Then came the Sept. 11 attacks. Since then Stewart, 44, averaging three to four hours a day standing motionless on the streets of New York City, has raised $10,000 for the American Red Cross and her local Brooklyn firehouse, which lost seven men in the Twin Towers.
Stewart, who grew up in Audubon, Iowa, has been perfecting her Lady Liberty act since 1986, the statue's centennial year, when she won a national Statue of Liberty look-alike contest. Two years later, while taking graduate courses in art therapy, she took her gig to Manhattan's Washington Square Park, getting, she says, "a powerful emotional reward" from performing in public. And her corporate jobs paid well, up to $3,000 a day. Says Richard Aaron, president of the trade-show Web site bizbash.com who has worked with Stewart, "People wait all day to get their picture taken with her."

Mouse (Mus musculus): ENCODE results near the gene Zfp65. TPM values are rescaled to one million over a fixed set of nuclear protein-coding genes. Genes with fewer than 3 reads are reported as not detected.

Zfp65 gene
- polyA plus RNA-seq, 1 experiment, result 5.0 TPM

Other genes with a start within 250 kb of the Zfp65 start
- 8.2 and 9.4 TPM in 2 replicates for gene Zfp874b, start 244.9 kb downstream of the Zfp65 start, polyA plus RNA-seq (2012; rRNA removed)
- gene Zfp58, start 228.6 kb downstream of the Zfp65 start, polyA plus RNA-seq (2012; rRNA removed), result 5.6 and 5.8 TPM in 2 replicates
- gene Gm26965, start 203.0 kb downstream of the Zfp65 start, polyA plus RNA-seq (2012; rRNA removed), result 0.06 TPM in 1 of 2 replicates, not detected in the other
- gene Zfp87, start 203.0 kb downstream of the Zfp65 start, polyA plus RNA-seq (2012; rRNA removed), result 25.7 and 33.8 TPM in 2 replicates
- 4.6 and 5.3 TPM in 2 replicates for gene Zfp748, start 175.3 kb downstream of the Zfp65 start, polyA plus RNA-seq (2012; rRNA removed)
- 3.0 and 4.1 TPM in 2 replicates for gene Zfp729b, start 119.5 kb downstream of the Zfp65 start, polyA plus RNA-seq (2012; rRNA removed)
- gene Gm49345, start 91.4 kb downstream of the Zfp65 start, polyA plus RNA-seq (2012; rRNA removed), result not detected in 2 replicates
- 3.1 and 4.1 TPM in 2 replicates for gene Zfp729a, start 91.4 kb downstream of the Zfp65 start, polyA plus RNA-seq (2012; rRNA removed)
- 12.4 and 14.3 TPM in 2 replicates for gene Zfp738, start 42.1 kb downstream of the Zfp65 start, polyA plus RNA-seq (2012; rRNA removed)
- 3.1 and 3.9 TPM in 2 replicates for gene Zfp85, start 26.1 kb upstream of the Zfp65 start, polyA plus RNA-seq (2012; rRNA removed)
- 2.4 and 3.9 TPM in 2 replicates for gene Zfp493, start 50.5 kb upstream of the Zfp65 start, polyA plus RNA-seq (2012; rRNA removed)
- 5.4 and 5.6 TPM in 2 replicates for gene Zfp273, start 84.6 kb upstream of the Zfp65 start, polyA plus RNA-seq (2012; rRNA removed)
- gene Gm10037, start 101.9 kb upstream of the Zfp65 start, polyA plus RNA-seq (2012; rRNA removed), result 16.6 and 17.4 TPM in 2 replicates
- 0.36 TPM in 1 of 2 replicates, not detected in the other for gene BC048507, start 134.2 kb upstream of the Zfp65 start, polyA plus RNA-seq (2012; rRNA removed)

By early 2001, Stewart, divorced since 1988, was contemplating going back to Iowa. "I missed the green grass," she says. Now, however, as passersby drop bills and coins in the plastic bucket at her feet, she says, "I wouldn't want to be anywhere else in the world. I'm a New Yorker."
After a dozen years impersonating the Statue of Liberty, Jennifer Stewart was ready to throw in the torch. "I couldn't believe," she says, "that God put me here just to perform in a green toga at corporate lunches."